Metabolic

Characteristics of Saudi patients with NAFLD

Khalid Alswat, 1 Faisal M Sanai, 2 Waleed Al-hamoudi, 1 Mona Ismail, 3 Yaser Dahlan, 2 Hamdan Saleh AlGhamdi, 4,5 Ibrahim Altraif, 4,5 Abduljaleel Alalwan, 4,5 Mohamed MA Babatin, 6 Saleh A Alqahtani 7 8th

1Liver Disease Research Center, Department of Medicine, Faculty of Medicine, King Saud University, Riyadh, Saudi Arabia; 2Gastroenterology Unit, Department of Medicine, King Abdulaziz Medical City, Jeddah, Saudi Arabia; 3 Gastroenterology Division, Internal Medicine Department, King Fahd University Hospital, Medical Faculty, Imam Abdulrahman Bin Faisal University, Al-Khobar, Saudi Arabia; 4King Saud bin Abdulaziz University of Health Sciences, Ministry of Health of the National Guard, Riyadh, Saudi Arabia; 5 Department of Hepatology, Department of Hepatobiliary Sciences and Organ Transplant Center, King Abdulaziz Medical City of the National Guard, Riyadh, Saudi Arabia; 6Gastroenterology Unit, Department of Medicine, King Fahad Hospital, Jeddah, Saudi Arabia; 7 Liver Transplant Center, King Faisal Specialist Hospital & Research Center, Riyadh, Saudi Arabia; 8 Division of Gastroenterology and Hepatology, Johns Hopkins University, Baltimore, MD, USA

Correspondence: Khalid Alswat
Liver Disease Research Center, Department of Medicine, Faculty of Medicine, King Saud University, PO Box 2925 (59), Riyadh, 11461, Saudi Arabia
Tel +966114670810
Fax +966114672403
Email kalswat@ksu.edu.sa

Background and goals: The prevalence of non-alcoholic fatty liver disease (NAFLD) is increasing in Saudi Arabia (SA), but the description of the clinical and metabolic characteristics of these patients is limited. The present study aims to close this gap.
Methods: Demographic, clinical, and laboratory data of all NAFLD patients from 2009 to 2019 were retrieved from the Systematic Observatory Liver Disease Registry (SOLID). [n=832 (337 males; 495 females); mean (± standard deviation, SD) age was 42.6± 13.6 years; mean body mass index (BMI) was 35.0± 9.3kg/m2]. Non-invasive replacement fibrosis scores (e.g., AST Platelet Ratio Index (APRI), Fibrosis-4 (FIB-4), and NAFLD Fibrosis Scores (NFS)) were calculated and analyzed. In addition, data from NAFLD patients with normal and high alanine aminotransferase (ALT) were compared using two different methods: the standard laboratory reference range, which defines normal as ALT <61 IU / L, and the range determined by a recent national Study suggested upper limits for normal ALT were 33 IU / L for men and 22 IU / L for women.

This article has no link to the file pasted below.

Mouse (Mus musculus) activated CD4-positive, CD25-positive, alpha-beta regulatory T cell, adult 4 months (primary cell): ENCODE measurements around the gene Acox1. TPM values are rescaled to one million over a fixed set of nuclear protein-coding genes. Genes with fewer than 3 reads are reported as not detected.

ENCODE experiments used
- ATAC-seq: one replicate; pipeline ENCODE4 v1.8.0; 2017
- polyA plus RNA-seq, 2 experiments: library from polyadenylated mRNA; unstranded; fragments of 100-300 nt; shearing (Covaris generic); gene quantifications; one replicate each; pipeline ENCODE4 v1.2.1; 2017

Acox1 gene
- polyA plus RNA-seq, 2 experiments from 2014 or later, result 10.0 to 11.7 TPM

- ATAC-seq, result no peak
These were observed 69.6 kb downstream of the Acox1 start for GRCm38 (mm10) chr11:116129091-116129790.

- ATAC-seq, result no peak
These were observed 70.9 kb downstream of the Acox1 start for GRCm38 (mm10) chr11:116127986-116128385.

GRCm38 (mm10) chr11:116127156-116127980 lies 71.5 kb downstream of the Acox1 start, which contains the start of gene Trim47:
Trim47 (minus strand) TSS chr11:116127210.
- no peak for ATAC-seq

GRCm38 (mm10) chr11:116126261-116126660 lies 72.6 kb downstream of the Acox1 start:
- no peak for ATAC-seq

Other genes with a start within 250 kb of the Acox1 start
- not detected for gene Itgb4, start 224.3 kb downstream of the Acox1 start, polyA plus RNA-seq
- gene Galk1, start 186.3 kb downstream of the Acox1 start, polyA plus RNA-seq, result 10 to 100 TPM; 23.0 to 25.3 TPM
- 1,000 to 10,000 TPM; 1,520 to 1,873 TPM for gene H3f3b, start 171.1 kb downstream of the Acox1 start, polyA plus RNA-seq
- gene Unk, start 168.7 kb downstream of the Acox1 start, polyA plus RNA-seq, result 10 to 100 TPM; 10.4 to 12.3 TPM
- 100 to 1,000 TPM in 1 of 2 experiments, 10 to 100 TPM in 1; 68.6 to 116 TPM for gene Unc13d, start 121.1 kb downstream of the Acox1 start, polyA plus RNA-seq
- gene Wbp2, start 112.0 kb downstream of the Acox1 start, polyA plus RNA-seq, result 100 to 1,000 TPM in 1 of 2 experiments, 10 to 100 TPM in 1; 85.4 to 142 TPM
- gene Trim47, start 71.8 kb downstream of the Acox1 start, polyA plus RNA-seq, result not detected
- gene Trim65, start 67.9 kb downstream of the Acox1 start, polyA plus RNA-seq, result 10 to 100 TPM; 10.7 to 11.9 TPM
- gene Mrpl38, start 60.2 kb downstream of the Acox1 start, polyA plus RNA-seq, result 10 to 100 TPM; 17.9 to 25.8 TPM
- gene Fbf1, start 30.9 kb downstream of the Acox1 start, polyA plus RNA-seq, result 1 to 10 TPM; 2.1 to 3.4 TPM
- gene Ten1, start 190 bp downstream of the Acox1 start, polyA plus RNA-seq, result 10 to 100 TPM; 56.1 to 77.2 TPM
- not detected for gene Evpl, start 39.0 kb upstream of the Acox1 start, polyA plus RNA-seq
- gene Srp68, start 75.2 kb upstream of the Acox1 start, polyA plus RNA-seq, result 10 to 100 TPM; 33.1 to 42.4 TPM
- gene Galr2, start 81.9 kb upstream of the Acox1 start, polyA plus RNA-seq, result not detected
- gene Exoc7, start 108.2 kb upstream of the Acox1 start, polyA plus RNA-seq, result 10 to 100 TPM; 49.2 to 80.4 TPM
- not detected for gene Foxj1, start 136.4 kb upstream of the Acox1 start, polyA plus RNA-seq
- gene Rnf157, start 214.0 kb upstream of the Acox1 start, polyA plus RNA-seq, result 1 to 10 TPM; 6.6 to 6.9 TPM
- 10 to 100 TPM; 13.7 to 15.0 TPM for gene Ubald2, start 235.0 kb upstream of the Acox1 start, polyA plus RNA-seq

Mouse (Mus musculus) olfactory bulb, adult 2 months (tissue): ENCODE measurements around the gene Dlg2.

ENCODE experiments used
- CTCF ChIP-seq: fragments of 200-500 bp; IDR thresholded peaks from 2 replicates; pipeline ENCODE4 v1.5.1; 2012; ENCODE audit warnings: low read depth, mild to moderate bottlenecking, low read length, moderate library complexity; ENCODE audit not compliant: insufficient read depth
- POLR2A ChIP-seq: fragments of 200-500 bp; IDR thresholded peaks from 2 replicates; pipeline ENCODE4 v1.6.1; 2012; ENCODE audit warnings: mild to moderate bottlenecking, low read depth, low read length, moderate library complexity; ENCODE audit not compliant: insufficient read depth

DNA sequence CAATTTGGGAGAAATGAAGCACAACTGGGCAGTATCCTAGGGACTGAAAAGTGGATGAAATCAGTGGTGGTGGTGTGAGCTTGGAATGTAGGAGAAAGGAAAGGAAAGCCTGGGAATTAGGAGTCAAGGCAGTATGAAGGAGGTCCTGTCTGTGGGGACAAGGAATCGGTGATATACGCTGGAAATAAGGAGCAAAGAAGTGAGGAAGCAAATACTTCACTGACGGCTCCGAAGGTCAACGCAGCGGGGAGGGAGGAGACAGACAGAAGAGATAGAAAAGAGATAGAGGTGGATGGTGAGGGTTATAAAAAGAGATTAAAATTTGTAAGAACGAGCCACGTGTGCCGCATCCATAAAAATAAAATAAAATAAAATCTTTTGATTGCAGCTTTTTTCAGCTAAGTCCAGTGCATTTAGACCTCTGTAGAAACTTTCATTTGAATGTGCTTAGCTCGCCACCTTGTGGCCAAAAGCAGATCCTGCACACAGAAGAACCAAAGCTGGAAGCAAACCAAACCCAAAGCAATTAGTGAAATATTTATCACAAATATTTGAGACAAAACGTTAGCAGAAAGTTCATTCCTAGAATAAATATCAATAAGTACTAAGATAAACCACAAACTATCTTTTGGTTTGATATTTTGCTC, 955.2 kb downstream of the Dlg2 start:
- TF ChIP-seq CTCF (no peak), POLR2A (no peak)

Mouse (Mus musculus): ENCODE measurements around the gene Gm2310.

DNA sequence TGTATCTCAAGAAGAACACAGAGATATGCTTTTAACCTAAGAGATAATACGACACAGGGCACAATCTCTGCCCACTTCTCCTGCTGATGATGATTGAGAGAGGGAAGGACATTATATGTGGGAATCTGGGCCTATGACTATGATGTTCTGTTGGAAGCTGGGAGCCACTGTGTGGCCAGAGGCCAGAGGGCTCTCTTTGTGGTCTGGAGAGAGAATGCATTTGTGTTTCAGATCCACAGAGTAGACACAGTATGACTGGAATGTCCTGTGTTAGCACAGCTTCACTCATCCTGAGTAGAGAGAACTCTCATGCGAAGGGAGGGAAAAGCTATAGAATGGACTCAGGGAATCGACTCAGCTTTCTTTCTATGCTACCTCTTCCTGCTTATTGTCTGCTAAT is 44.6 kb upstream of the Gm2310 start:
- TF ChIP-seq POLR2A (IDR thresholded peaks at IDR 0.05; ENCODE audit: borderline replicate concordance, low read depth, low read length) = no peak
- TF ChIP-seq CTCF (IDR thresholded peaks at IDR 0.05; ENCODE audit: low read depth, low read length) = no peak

Results: Hyperlipidemia was the most common comorbidity (41.7%), followed by type 2 diabetes mellitus (T2DM) (35.3%) and hypertension (28.4%). The prevalence of advanced fibrosis varied greatly depending on the definition [FIB-4, N=19 (2.5%); APRI, N=21 (2.8%); NFS, N=62 (8.6%)] and showed sexual dimorphism in men with poorer metabolic properties. NAFLD patients with normal ALT were more likely to be older, female, had a lower BMI, and a higher prevalence of cirrhosis, DM, hypertension, hyperlipidemia, and renal impairment.
Conclusion: Patients with NAFLD have metabolic properties associated with several comorbidities, including NAFLD patients with normal ALT. Mechanistic studies are needed to examine and analyze complex, interactive effects between gender, age and other factors that can accelerate the progression of NAFLD disease.

Keywords: non-alcoholic fatty liver disease, non-invasive biomarkers for fibrosis, Systematic Observatory Liver Disease Registry, Saudi Arabia

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